“You make the sauce today”, said my mother: A Memoir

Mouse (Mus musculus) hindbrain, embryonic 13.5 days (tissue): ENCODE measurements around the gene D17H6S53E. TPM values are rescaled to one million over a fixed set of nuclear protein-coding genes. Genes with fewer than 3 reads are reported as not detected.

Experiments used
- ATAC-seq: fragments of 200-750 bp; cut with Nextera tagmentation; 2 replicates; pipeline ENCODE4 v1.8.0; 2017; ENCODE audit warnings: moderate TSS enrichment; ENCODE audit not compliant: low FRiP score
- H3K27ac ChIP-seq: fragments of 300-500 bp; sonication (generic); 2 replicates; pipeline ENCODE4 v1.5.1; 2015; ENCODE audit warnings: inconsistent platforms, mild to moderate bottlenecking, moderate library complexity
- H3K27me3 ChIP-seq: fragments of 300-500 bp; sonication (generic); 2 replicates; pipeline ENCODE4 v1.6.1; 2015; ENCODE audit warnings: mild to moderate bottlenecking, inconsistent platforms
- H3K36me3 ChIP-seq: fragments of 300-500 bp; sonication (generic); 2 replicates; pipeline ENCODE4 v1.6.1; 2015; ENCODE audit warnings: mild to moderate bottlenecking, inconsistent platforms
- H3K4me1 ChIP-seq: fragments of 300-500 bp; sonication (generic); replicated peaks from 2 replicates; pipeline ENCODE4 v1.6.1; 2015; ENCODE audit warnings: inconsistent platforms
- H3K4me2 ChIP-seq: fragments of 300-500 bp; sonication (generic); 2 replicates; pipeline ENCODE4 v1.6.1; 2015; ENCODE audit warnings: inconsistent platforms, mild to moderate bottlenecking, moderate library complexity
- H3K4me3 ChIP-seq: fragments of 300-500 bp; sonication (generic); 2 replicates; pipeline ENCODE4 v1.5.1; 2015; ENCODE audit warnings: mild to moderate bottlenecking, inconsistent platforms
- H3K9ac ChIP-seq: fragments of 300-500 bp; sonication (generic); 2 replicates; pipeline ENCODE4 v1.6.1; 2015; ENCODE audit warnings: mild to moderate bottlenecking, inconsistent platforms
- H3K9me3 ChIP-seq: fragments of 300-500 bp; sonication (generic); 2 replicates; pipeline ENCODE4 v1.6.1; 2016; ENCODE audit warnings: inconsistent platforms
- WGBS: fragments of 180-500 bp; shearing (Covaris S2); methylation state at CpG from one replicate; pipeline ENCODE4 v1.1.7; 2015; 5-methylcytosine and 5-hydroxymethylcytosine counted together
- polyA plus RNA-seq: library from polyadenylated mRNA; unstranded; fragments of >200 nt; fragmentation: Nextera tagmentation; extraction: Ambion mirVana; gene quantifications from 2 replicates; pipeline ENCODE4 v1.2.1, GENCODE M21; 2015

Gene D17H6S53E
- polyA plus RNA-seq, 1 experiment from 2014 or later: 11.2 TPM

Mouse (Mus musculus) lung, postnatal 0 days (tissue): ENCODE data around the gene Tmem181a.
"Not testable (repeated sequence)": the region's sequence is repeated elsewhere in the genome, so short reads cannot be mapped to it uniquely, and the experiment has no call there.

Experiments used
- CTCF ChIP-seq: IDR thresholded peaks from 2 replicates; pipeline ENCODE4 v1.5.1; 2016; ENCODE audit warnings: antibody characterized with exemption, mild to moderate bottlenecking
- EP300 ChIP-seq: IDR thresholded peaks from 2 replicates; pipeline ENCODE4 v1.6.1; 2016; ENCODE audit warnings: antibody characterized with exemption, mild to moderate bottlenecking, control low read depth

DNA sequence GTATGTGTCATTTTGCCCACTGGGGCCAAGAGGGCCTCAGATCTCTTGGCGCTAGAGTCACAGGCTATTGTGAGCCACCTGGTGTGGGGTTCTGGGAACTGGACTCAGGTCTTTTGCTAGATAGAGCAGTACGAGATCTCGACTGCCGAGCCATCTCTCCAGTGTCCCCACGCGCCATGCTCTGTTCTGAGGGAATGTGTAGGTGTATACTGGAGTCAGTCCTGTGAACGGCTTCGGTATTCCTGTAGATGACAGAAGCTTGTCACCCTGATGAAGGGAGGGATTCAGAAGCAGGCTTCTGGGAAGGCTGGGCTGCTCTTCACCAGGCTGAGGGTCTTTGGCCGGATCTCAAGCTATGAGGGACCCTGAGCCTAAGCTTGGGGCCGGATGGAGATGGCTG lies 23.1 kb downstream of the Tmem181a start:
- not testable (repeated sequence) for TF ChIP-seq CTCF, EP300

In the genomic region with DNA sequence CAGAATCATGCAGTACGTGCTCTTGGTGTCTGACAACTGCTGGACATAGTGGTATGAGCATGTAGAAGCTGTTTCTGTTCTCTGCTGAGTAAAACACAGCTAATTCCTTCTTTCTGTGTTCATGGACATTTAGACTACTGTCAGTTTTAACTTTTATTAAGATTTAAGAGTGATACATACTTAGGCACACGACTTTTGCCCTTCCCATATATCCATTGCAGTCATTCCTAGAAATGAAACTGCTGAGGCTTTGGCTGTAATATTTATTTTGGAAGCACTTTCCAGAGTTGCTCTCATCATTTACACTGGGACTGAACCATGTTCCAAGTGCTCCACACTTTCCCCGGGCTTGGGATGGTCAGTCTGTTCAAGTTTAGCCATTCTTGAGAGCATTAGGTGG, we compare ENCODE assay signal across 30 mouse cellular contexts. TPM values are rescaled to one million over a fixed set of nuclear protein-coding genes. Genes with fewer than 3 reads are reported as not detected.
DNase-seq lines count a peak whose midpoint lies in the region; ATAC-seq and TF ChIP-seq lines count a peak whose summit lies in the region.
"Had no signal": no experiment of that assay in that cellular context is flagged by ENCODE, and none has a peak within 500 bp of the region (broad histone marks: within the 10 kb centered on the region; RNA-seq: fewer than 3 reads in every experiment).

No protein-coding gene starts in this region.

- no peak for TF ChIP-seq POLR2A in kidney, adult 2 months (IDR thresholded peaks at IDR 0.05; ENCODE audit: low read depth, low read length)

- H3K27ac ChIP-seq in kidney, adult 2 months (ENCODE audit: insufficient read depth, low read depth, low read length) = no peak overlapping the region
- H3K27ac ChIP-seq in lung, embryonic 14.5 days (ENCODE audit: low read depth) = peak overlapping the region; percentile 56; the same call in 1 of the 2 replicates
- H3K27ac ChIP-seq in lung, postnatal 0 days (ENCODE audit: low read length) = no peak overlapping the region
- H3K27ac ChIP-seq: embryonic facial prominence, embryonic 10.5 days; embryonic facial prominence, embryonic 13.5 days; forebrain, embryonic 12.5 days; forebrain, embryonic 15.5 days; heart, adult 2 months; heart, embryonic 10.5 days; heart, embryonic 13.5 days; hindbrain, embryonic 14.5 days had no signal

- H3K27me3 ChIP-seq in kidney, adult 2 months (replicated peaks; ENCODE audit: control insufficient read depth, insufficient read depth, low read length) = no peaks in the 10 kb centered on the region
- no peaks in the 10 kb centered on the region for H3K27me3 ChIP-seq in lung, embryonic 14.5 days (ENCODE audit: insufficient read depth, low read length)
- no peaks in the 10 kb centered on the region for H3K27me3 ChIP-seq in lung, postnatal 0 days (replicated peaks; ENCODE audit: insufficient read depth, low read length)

Actually what she said was Oggi lo fai tu il sugo.  What? Is she mad? I thought, appalled. Okay, let me clarify a little known fact for you, dear readers.  If you assumed that I grew up watching my mother cook, precariously standing on a kitchen chair next to the stove, eager and involved, well, you’d be totally picturemistaken.  It is a general misconception,  gathered in my many, many years in the US, that allItalian girls were born with a thorough knowledge of the cooking arts, destined to become accomplished cooks.  Not so.  Sure, some, of course, probably many, but notall.  Not me.  Once I graduated from the childish fantasy games I played with my sister (and, sometimes, brother), and often also with my cousin, my interest took the drastic, though natural, swing toward all things boys.  That is, shopping for clothes that would entice boys, ditto for shoes; reading romantic novels that involved the usual tall, dark and handsome boys with names like Darcy, Vincenzo, and such. And slowly dying to excruciatingly sad songs performed by pop star boys, thinking about the ones (boys) who colored my teenage dreams.  And that’s about it.  Thus, when my mother, on a bright late spring day, demanded (out of the blue!) that I make the sauce for the pasta that day, I was horrified.  Fact is, she was rushing off to an after-school workshop, having been home from teaching only half an hour or so, time promptly used up by the daily food shopping at the fresh market.  So she emptied her shopping satchel on the Formica kitchen table and ran off.  I can’t cook! I was screaming after her, already out the front door.  Sure you can, you’ve seen me make sauce all your life, she shrugged, impatient.  Seen: key word.  I had also seen my favorite singer play flawless guitar on stage…However, I had no choice.  Pasta had to appear on the table fairly soon, when my siblings checked in for lunch, and my father would arrive shortly after.  Okay, I knew she used a pot.  I grabbed the small, dented tegamino that looked pretty familiar, placed it on the stove, and started looking around.  Well, yes, of course, tomatoes, like the bottled ones she had had the country women prepare for us last summer (always one hundred bottles, that I remembered well, because we had to schlepp the damn things up to the fifth floor, a few at a time, and the tiny, temperamental elevator wasn’t always available).  So pour in, what, half a bottle? Yeah, that looked about the right amount.  Next, splash in some extra-virgin olive oil, good pinch of salt.  Now the odori, the flavorings.  I gingerly grabbed an onion from the freshly bought ones, clumsily (disgusted!) cut it in half (that’s right) and dropped it in the tomato passato.  Rummaging through the groceries, I found the mazzetto – the string-tied bundle of vegetables and herbs prepared by the fruttivendolospecifically to make sauces and soups – extracted parsley, celery, a carrot, a tiny branch of fresh rosemary, and added them (as is) to the sauce.  Then I remembered the basil growing in a small vase out on the kitchen balcony, tore off a couple of bright green, wonderfully aromatic leaves (yes, always loved basil), dropped them in, a quick stir, turn on the flame, partially cover it.  Done.  Off again to my fantasy world.  Sort of forgot about the sauce, but, you know what? We had pasta (cooked less than perfectly al dente by yours truly) with tomato sauce for lunch that day and…nobody said a word.  Which probably meant it was as usual – acceptable (not much the complimenting kind, the members of my family, me included).  Yes, I did feel a sense of accomplishment, but mostly of relief – not an experience I wished to repeat any time soon.  Well, such is life, and here I am, at home today, chopping onions for dinner, putting together a ground meat dish with a white wine and rosemary sauce, based on a recipe from my mother-in-law, but seriously tweaked, as I’m prone to do with almost anything (those creative juices…), listening to RAI Italia in the background (TV in the living room), and thinking about those Italian days of long ago.  And, once again, I see her, my mother, stirring, salting, rushing, slicing, eyeing the pile of ironing in the corner, sighing, grating Parmigiano, rushing, stirring…I wish she were still there, in her yellow kitchen in Portici, waiting.  For me.  Yeah.  A nasty beast, ‘sta lontananzaAuguri, mamma.  Happy Mother’s Day to all of you, beautiful mothers!

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